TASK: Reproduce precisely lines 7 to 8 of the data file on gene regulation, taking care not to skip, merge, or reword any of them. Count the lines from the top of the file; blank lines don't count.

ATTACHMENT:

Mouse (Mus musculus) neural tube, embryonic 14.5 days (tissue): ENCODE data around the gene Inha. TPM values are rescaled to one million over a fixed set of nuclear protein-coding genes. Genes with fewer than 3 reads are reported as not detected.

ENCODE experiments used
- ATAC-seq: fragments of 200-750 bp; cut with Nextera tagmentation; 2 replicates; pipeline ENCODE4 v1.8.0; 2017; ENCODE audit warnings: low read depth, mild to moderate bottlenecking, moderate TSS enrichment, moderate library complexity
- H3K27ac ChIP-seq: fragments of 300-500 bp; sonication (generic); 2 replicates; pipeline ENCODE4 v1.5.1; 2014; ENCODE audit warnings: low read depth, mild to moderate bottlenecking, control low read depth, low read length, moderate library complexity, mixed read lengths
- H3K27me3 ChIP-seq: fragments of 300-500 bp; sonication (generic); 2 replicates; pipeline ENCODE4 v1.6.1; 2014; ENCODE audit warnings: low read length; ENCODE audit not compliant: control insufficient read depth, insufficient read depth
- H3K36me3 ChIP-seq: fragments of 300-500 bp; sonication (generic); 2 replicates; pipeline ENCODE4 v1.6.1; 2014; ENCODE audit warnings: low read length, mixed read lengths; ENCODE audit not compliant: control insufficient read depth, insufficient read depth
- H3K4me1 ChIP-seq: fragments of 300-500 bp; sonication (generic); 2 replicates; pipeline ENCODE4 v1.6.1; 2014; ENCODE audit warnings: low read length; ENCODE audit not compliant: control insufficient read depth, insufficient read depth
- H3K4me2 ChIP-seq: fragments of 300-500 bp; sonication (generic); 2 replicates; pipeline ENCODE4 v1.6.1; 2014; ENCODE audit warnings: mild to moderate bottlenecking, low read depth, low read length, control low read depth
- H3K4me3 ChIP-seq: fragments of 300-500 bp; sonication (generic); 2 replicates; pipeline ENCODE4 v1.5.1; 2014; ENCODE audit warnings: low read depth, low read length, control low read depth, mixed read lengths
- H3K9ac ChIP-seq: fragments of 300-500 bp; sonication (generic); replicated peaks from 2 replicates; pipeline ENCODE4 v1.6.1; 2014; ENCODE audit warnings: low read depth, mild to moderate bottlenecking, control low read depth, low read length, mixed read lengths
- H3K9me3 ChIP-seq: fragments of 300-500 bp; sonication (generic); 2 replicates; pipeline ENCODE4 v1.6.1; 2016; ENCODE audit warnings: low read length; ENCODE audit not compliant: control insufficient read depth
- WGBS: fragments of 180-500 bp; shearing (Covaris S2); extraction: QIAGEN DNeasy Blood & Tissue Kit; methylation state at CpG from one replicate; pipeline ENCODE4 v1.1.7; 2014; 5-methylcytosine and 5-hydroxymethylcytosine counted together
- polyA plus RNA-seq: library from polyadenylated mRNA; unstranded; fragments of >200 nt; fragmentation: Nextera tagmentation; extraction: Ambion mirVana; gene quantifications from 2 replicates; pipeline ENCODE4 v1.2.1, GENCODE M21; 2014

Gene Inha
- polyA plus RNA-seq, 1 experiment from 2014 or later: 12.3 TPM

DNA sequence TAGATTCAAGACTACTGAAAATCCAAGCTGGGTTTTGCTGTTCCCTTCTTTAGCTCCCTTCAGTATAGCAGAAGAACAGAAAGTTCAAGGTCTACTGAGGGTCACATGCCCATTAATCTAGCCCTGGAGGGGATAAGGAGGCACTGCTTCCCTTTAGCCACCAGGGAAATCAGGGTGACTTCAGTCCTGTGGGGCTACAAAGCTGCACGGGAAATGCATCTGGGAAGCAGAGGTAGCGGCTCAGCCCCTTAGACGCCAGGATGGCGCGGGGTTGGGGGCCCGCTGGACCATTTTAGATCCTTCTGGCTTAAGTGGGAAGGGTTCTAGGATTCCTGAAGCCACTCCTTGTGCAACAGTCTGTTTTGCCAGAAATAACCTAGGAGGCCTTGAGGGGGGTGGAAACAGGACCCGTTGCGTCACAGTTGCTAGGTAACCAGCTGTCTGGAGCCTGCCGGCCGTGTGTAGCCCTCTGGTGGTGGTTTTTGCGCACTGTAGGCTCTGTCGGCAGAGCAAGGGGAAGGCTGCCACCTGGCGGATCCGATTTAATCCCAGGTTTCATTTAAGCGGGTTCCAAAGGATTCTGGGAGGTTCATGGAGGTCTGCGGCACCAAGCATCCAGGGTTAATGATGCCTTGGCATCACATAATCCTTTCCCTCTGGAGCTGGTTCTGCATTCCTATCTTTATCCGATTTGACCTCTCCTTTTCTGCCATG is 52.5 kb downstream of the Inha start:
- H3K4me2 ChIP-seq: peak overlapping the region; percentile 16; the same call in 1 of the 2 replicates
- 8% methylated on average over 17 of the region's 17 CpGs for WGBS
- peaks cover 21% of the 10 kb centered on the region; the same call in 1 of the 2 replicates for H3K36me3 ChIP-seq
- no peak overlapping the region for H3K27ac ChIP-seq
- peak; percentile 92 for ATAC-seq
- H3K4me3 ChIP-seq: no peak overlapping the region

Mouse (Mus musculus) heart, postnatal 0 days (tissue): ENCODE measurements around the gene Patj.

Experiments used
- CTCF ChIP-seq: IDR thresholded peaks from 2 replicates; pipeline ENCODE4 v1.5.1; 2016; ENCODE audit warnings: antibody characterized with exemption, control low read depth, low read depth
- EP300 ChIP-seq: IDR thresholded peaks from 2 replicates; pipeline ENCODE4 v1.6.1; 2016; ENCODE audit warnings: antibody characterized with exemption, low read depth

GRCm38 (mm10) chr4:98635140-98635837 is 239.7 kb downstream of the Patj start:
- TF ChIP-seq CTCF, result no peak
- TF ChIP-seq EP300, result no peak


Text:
- H3K4me1 ChIP-seq: fragments of 300-500 bp; sonication (generic); 2 replicates; pipeline ENCODE4 v1.6.1; 2014; ENCODE audit warnings: low read length; ENCODE audit not compliant: control insufficient read depth, insufficient read depth
- H3K4me2 ChIP-seq: fragments of 300-500 bp; sonication (generic); 2 replicates; pipeline ENCODE4 v1.6.1; 2014; ENCODE audit warnings: mild to moderate bottlenecking, low read depth, low read length, control low read depth